Melbourne, Australia—Coffee drinkers now have another reason to reach for their morning cup of Joe. Researchers recently found that coffee and its byproducts may have even more antioxidant capacity than previously thought.
A group of Australian researchers conducted a detailed study to see what happens to coffee beans’ antioxidants during brewing. The team arranged for 25-g groups of Coffea arabica beans to be roasted at 220 degrees Celsius for 2, 4, 6, 8, 10 or 12 minutes before packaging them in foil bags to be shipped. Once they arrived for research, the bags were opened and samples were either studied as-is, grinded with a marble mortar and pestle, or brewed. Samples were then inspected using an electron paramagnetic resonance (EPR) to search for any polyphenols with antioxidant properties.
When analyzing the in-tact samples, the EPR sent signals made from the release of Fe3+ and MN2+, as well as three stables radicals produced from the roasting. Two of these stable radicals were previously known, while the third is yet to be studied. In the brewed samples, the compounds with a higher molecular weight (>3 kD) were found to contain melanoidin; whereas, the ones with a low molecular weight (<3 kD) did not have the highest antioxidant capacity, while using DPPH (2,2-diphenyl-1-picrylhydrazyl), a stable free molecule, as an oxidant.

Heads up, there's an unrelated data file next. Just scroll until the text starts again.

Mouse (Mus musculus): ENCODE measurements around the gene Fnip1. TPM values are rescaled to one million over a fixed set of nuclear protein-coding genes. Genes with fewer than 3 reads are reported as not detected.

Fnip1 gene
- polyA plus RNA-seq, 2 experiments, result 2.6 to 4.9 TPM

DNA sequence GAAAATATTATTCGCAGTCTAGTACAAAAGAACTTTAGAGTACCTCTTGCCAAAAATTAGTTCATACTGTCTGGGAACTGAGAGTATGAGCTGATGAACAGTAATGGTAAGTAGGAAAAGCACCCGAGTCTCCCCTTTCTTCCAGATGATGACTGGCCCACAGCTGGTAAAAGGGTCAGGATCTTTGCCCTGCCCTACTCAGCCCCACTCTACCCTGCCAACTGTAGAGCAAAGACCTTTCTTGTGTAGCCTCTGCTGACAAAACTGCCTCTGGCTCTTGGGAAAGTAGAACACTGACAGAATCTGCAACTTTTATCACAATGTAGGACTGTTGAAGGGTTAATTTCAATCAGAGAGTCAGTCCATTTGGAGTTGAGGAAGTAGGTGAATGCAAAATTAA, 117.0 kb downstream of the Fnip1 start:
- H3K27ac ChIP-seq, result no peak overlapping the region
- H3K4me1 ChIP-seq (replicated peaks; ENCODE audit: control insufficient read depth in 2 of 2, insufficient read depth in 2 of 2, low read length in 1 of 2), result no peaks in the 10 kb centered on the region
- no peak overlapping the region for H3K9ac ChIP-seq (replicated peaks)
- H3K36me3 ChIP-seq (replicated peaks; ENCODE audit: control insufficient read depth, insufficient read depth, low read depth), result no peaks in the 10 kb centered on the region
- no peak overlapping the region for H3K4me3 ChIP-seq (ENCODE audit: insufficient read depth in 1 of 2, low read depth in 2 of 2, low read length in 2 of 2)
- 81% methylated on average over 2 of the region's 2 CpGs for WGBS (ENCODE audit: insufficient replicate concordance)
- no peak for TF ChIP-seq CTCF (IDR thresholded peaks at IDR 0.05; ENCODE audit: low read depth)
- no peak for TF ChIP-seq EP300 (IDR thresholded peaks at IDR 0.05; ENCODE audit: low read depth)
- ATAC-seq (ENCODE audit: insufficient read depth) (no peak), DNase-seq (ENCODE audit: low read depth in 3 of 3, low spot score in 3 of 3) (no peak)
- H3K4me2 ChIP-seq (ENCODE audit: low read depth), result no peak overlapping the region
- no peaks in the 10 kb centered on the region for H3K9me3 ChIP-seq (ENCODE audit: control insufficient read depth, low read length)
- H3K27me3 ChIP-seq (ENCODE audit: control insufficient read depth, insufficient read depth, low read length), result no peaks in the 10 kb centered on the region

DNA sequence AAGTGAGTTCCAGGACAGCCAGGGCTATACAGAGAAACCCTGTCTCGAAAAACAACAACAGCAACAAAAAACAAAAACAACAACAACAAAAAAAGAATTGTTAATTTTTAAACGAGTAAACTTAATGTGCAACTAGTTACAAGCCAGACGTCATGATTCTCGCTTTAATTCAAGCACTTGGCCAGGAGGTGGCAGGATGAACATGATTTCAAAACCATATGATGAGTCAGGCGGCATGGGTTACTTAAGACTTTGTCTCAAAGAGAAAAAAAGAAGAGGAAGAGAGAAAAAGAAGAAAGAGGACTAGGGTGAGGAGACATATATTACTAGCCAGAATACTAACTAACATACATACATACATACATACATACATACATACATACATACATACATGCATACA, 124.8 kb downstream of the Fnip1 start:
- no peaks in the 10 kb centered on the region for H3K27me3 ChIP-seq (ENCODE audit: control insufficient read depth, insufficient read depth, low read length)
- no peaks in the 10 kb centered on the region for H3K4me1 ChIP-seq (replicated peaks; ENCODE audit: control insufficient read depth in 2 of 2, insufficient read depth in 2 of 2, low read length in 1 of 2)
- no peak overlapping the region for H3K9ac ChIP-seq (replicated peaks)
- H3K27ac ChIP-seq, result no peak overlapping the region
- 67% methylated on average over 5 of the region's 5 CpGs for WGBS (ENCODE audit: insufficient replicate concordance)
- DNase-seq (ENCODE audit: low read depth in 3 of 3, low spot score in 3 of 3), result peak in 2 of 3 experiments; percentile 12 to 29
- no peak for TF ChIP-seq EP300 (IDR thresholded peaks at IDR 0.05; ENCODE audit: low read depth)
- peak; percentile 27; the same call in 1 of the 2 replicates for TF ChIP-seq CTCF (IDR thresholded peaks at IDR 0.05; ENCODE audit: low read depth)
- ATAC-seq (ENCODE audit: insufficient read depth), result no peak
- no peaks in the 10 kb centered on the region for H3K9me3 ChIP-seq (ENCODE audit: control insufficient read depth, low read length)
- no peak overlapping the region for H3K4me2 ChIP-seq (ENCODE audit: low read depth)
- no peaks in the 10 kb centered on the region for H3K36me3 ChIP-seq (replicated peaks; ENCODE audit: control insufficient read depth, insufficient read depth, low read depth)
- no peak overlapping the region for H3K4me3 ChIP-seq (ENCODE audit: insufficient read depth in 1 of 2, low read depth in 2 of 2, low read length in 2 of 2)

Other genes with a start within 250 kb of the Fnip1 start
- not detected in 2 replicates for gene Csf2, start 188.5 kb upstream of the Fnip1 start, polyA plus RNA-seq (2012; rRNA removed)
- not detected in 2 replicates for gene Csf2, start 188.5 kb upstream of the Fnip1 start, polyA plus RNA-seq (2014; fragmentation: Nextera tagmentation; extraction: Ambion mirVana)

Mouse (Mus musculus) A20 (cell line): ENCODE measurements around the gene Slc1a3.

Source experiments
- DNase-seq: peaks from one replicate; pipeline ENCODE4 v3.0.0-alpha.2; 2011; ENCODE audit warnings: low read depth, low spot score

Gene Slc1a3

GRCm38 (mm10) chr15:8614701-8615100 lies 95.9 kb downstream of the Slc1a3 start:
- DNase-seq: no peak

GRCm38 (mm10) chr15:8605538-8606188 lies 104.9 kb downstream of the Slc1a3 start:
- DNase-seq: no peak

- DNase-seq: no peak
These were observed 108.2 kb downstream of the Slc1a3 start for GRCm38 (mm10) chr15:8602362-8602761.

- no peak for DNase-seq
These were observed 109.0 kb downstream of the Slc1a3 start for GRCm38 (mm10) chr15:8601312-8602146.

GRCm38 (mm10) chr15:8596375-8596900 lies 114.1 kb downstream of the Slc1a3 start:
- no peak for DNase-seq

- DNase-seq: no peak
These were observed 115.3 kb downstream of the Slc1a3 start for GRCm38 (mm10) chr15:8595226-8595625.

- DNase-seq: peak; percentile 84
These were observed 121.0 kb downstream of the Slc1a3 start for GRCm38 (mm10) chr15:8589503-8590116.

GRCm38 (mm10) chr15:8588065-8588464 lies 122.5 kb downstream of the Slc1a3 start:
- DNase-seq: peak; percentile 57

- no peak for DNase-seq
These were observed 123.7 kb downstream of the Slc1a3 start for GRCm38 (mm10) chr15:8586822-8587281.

This research was published on PLOS ONE and conducted by Dr. Gordon Troup, physicist at Monash University, and Dr. Luciano Navarini, chief chemist of Illycaffe.
Another recent study, conducted by Jose Angel Rufian Henares and the University of Granada, analyzed typically discarded coffee spent grounds, coffee silverskin and coffee melanoidins. The researchers concluded that these coffee by-products were high in antioxidants, and the grounds and silverskin also had prebiotic activity. These materials could be recycled and used as an ingredient in a new food, giving the new food additional antioxidants, the study authors concluded.
This study was published in the April 2015 edition of the academic journal Food Science and Technology.
Posted on WholeFoods Magazine Online, 5/14/15